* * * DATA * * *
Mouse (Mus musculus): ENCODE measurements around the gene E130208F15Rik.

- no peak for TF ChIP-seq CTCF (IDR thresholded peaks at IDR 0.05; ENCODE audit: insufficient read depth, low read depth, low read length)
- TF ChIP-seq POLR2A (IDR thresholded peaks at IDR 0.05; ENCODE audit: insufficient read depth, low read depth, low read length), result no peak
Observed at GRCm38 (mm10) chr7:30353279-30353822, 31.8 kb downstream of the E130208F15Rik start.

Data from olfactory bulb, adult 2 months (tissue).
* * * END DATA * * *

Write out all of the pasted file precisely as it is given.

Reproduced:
Mouse (Mus musculus): ENCODE measurements around the gene E130208F15Rik.

- no peak for TF ChIP-seq CTCF (IDR thresholded peaks at IDR 0.05; ENCODE audit: insufficient read depth, low read depth, low read length)
- TF ChIP-seq POLR2A (IDR thresholded peaks at IDR 0.05; ENCODE audit: insufficient read depth, low read depth, low read length), result no peak
Observed at GRCm38 (mm10) chr7:30353279-30353822, 31.8 kb downstream of the E130208F15Rik start.

Data from olfactory bulb, adult 2 months (tissue).